To deal with the advertising issue, I had the bright idea of conducting a survey to see who was listening. We registered a fictitious name with the City, I think, and corralled everyone to call people randomly and ask what station they listened to. I can’t remember the results of the survey, but we didn’t have many listeners, for sure. I do remember that one lady asked whether the survey was being run by WBRU, because she said she recognized my voice. I lied and said no, but was damned proud that we had at least one listener.

Around February of 1967, if my memory is correct, General Earle Wheeler, the Chairman of the Joint Chiefs of Staff, came to speak about the Vietnam War. The speech was at Memorial Hall at Pembroke and the place was packed. Most of the campus had been pro-war or had no opinion 12 months before; the feeling was definitely turning by the time Wheeler came to speak. I had been for the war, was now vaguely against the war, but was anxious to see if the nation’s top general could make a convincing statement for the war. He didn’t. But what happened that night was more about WBRU’s future than about a mere peccadillo like the wisdom of the Vietnam War.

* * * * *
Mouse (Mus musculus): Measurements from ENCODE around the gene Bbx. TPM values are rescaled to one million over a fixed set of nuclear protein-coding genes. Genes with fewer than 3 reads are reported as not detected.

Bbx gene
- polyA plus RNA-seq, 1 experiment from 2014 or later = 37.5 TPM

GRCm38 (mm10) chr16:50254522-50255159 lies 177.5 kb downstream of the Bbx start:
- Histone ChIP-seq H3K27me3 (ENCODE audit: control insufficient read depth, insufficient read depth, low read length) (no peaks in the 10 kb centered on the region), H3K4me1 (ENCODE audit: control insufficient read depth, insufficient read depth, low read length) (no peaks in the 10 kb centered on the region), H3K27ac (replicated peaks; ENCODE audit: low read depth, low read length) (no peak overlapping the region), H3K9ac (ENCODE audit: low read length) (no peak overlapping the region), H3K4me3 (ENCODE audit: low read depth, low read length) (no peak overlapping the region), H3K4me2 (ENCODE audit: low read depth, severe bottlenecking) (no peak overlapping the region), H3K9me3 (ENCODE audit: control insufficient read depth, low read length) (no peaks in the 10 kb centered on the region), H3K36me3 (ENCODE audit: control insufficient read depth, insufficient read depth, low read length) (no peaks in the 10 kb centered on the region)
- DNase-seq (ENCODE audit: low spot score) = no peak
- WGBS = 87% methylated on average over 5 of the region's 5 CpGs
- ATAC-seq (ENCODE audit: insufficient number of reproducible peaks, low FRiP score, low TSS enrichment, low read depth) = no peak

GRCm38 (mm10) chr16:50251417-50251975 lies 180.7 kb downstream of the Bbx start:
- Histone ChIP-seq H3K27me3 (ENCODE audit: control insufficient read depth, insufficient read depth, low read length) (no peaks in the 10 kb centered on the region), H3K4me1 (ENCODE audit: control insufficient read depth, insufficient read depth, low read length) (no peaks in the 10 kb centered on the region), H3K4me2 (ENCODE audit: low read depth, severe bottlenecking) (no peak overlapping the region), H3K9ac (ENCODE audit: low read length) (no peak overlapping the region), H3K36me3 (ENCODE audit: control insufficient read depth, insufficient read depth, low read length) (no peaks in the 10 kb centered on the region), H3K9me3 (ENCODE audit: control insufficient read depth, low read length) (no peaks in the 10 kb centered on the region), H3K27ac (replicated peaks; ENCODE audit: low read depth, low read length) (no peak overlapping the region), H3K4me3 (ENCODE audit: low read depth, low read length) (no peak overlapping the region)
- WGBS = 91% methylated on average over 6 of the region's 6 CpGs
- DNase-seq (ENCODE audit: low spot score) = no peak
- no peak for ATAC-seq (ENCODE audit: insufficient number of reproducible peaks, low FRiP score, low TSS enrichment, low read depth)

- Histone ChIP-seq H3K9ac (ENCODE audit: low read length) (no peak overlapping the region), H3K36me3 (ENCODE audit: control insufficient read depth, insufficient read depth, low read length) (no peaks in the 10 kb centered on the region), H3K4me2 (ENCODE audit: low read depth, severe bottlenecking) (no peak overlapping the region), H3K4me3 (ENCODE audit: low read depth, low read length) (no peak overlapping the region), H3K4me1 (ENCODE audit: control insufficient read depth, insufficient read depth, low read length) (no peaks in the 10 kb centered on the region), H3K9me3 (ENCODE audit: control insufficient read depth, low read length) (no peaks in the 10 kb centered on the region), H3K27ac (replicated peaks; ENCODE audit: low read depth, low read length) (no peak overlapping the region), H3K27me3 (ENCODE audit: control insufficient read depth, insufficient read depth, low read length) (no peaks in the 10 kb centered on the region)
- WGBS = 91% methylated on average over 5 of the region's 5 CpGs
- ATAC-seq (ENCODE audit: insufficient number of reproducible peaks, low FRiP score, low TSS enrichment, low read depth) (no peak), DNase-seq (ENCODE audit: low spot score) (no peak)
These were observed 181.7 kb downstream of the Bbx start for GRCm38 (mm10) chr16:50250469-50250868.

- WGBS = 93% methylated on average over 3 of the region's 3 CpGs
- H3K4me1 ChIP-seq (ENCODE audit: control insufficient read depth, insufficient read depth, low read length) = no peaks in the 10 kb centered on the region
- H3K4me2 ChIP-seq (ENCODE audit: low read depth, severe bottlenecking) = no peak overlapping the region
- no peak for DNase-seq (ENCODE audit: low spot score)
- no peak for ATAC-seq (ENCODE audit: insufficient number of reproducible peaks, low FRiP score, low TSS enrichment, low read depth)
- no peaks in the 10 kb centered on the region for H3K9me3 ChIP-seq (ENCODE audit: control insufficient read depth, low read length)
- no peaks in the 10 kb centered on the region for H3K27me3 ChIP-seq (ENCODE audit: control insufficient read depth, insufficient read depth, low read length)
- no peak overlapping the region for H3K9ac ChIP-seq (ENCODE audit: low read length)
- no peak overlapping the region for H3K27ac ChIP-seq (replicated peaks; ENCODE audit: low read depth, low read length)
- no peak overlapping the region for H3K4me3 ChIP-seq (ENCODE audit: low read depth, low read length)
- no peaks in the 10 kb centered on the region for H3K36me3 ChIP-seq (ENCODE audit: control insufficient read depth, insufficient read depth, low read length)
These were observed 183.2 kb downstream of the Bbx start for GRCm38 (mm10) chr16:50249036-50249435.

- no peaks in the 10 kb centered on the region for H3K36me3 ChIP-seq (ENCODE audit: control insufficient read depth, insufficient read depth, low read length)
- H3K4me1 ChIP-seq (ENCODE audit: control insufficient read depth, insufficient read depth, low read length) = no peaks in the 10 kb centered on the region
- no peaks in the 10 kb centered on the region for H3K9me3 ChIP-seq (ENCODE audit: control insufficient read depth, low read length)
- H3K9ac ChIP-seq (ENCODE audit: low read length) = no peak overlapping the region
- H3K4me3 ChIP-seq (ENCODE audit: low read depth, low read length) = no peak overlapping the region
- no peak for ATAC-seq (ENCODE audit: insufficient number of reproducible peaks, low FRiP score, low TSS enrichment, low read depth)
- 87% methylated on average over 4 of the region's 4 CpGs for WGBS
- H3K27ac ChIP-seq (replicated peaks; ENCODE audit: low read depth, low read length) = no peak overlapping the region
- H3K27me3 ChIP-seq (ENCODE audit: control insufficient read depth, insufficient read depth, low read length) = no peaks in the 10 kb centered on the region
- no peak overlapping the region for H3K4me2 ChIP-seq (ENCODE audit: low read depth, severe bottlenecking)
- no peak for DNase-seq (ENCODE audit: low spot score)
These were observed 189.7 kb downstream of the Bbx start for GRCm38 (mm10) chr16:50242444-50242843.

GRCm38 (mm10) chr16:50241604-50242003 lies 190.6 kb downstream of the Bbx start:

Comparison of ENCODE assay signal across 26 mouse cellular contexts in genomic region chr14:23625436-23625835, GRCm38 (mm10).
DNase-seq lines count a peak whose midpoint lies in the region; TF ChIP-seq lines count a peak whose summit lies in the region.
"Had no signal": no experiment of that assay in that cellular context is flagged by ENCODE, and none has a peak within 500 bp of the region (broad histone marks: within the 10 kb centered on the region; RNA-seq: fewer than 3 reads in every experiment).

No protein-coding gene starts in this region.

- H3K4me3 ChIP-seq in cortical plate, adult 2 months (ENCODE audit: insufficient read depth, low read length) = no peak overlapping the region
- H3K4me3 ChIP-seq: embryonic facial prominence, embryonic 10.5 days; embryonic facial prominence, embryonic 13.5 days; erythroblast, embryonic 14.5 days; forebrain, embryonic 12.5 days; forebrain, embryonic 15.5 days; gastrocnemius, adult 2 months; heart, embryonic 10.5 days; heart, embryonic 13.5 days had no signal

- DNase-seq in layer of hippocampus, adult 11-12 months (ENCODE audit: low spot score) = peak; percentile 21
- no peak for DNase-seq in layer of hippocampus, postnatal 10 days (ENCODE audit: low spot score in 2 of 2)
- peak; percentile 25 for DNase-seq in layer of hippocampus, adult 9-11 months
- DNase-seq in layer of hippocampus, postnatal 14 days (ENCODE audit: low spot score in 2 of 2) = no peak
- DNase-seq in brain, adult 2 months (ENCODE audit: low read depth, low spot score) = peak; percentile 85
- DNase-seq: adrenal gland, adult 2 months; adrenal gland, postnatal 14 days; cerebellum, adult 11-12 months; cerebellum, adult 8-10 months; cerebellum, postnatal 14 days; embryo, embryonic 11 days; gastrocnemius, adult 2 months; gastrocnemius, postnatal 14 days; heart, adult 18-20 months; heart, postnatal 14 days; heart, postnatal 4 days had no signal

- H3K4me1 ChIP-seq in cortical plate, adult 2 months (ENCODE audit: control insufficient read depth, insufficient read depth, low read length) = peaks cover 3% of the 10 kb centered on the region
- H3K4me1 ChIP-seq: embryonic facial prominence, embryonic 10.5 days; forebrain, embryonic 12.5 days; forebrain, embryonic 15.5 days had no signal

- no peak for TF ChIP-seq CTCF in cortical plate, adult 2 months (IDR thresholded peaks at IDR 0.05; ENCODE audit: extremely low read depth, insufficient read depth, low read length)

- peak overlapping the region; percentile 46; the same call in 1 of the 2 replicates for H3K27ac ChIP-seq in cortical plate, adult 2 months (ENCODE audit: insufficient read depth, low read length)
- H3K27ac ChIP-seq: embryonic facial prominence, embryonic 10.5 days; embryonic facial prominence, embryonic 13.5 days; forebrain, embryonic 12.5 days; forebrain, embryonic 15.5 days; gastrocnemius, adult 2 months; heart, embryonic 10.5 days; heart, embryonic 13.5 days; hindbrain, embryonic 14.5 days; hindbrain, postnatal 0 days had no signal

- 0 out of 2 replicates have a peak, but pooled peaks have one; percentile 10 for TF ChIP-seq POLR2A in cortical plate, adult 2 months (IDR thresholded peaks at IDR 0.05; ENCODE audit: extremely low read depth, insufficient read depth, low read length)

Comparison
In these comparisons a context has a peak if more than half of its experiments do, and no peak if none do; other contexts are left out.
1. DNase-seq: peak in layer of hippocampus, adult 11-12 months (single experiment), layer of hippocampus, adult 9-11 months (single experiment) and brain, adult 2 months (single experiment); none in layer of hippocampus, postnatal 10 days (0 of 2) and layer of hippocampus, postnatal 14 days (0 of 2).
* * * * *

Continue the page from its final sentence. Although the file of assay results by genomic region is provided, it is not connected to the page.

About 20 members of the Students for a Democratic Society stormed the stage in a silent protest against the War. There was, for days thereafter, a big hoo-hah in Providence as to whether the SDS protest was proper, etc. WBRU was carrying the speech live. The University’s radio-TV coordinator, a former Navy officer named Jack, walked over to the box that fed the audio system into the telephone line back to Faunce House, and literally pulled the plug on the station once the SDS protest was underway. His rationale was that WBRU should not be broadcasting such seditious (or at least controversial) stuff.

I was stunned, but the next day Jerry Hubeny, who, as a I recall, was no liberal, but tended to see the Big Picture, convinced me that this action was a direct threat to the concept of WBRU as a student-run station, rather than as a University mouthpiece. At that point, tactics became important. Only those of us who grew up in the 1950s can understand how conflicted we were. When you grew up respecting authority, challenging authority was a Big Deal. Rather than stage a big, noisy protest, which we feared would lose us control of the station, we at WBRU decided to meet with the University Administration and work out an arrangement that would put an end to that kind of censorship and clarify that WBRU was a student-run enterprise. I am sure we threatened to leave the station, but we understood (or at least feared) that if we made this into a cause celebre, the Administration’s back might stiffen and we might lose our station. We reached a written concordat with the University on our terms, and that was that.